Monday, January 31, 2011

Mongolian Hotpot--The Girlfriend Test

Well, that’s what we called it. Sounded foreign, exotic. If the label alone scared off the girl, all the better. Who needs vapid genes? I go for intrepid every time. When one has sons like Brooklyn and Chicago, one needs to be watchful. Like their father (except in one notable instance), they go for cute.

Before Brooklyn met and married London and when Chicago was still living at home, we had a test for new girlfriends. Or rather I had a test. DH could care less. Is she cute? Can she carry on a conversation? Stuff like that is all he cares about. He might diss the girl later, but he wasn’t into testing her limits. I definitely was. After all, this could be the future mother of my grandchildren. What’s she made of?

Okay, I’ll admit that starting the test when the boys were dating at 16 may have been, well, premature, but that meant that I had perfected my testing skills by the time things were likely to get serious.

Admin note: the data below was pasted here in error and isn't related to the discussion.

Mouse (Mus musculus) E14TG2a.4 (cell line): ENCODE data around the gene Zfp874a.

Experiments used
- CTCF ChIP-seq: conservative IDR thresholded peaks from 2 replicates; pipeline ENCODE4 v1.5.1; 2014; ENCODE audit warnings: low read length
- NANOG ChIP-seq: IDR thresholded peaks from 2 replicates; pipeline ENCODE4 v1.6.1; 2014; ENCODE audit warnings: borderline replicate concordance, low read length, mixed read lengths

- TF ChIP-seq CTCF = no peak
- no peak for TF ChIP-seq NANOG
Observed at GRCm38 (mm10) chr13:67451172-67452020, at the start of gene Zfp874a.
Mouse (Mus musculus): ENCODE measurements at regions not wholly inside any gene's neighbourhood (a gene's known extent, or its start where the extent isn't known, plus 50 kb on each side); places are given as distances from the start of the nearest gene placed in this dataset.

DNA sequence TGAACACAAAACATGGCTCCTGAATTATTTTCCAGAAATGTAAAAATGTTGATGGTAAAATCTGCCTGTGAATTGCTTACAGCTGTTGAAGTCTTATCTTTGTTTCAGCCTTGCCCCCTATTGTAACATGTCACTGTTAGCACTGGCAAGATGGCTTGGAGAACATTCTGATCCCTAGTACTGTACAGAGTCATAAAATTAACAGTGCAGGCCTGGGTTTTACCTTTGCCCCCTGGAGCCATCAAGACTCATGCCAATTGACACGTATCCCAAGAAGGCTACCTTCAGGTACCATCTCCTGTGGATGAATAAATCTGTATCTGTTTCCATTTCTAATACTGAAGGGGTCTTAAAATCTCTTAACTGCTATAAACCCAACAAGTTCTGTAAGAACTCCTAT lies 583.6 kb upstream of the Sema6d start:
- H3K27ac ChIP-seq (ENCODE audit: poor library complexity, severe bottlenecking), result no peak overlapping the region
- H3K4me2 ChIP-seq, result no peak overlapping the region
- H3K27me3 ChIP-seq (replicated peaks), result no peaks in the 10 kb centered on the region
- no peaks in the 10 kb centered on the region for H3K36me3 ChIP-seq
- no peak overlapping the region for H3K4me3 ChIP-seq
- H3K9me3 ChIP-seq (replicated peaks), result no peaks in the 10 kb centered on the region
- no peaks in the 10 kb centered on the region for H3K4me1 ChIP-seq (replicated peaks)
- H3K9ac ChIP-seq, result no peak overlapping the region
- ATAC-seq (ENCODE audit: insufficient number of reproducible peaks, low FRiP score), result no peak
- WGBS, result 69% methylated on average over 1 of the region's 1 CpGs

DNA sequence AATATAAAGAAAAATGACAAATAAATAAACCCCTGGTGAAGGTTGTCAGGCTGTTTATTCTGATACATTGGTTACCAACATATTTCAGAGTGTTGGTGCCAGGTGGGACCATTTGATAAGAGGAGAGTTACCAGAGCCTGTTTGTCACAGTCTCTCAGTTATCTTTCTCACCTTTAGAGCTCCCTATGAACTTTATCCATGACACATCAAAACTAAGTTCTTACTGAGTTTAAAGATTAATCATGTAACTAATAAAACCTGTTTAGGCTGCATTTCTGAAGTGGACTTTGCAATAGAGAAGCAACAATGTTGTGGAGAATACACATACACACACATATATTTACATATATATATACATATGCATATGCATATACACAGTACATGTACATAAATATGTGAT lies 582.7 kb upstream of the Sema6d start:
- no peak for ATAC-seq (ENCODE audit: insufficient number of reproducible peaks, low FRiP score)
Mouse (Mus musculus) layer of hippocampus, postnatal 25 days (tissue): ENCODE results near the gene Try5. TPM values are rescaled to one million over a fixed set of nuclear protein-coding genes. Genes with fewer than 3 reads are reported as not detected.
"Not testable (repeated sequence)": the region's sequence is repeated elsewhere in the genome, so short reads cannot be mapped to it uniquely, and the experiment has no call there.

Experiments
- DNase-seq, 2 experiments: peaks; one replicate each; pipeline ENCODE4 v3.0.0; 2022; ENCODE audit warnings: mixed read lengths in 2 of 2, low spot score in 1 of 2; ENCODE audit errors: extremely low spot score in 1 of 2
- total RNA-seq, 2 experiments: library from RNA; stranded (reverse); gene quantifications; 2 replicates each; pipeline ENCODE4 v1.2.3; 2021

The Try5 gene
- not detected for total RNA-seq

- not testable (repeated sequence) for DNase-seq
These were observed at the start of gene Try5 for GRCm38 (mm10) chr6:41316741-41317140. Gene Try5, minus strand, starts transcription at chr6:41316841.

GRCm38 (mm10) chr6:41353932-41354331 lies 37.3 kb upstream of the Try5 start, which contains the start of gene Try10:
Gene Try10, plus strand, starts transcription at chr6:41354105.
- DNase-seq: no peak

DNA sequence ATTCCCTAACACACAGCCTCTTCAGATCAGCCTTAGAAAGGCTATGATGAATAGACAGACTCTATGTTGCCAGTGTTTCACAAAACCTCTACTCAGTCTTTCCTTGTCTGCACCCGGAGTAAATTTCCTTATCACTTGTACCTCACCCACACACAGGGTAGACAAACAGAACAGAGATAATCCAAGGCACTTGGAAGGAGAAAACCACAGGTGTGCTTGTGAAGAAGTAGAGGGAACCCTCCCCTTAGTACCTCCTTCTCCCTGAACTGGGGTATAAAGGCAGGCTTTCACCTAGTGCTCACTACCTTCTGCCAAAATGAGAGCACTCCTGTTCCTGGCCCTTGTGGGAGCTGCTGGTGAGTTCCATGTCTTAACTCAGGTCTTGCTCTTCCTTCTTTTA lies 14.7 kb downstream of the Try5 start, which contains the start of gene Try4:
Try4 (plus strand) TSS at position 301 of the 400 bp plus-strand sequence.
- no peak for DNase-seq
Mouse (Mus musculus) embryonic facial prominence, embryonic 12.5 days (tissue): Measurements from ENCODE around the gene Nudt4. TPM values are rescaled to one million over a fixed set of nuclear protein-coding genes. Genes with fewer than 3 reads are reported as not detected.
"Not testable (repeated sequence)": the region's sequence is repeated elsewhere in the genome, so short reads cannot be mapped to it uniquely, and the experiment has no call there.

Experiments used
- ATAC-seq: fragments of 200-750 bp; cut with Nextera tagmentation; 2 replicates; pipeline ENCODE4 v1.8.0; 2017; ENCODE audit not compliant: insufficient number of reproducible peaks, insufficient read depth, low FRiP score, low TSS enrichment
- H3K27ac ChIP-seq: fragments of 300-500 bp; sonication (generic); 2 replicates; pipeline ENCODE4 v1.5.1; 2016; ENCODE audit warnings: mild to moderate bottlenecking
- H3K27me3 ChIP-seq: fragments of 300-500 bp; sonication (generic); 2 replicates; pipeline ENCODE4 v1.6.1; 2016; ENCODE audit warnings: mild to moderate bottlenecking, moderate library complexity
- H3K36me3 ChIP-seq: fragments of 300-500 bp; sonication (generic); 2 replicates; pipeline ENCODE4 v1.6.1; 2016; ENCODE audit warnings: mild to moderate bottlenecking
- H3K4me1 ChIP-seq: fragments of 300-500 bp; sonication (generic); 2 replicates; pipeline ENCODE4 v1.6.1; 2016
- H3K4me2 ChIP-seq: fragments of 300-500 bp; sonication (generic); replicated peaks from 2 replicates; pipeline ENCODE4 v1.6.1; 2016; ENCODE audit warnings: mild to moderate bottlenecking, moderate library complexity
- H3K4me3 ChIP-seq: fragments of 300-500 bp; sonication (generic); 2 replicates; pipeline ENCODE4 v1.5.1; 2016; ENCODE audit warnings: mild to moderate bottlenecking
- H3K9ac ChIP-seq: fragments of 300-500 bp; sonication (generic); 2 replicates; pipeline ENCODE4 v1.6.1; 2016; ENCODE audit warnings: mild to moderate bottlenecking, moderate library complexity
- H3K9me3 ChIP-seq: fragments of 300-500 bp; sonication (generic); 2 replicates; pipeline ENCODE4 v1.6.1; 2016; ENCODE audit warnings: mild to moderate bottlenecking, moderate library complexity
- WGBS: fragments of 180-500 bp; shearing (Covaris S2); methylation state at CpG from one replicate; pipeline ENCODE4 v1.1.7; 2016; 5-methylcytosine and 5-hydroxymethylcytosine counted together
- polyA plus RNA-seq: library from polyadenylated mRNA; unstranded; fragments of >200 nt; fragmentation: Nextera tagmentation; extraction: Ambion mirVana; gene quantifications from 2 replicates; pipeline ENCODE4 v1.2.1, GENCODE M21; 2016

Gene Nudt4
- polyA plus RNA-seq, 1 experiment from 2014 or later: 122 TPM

In the interests of supporting mothers of sons who are dating, I am sharing this simple test with you. Two words. Mongolian Hotpot.

I have absolutely no memory of where this originated. Maybe we had it at a restaurant and I said, as I usually do, “I can make that!” Or maybe people in a novel I read dined on it. Beats me.

The upfront work of prepping veggies is a bonus. You get to spend more time grilling the girl than slaving away in the kitchen. All is done before the little thing arrives. That allows lots and lots of conversation before dinner. By the time the sweat beads appear on her trembling little lip, you are ready for the final test: Mongolian Hotpot.

Simply put, I heat broth of some flavor with onions, carrots, and mushrooms and let it cool down. I strain out the veggies and it is ready to reheat again to boiling in a fondue pot set in the center of the dining table alongside the plate of veggies and bowl of brown rice.

Also prepared in advance are the veggies: green onion stalks, whole mushrooms, bean sprouts, spinach leaves, celery and carrot matchsticks, and thin slices of chicken, shrimp, and beef. Put a loaf of bread out, and voilà, dinner is served.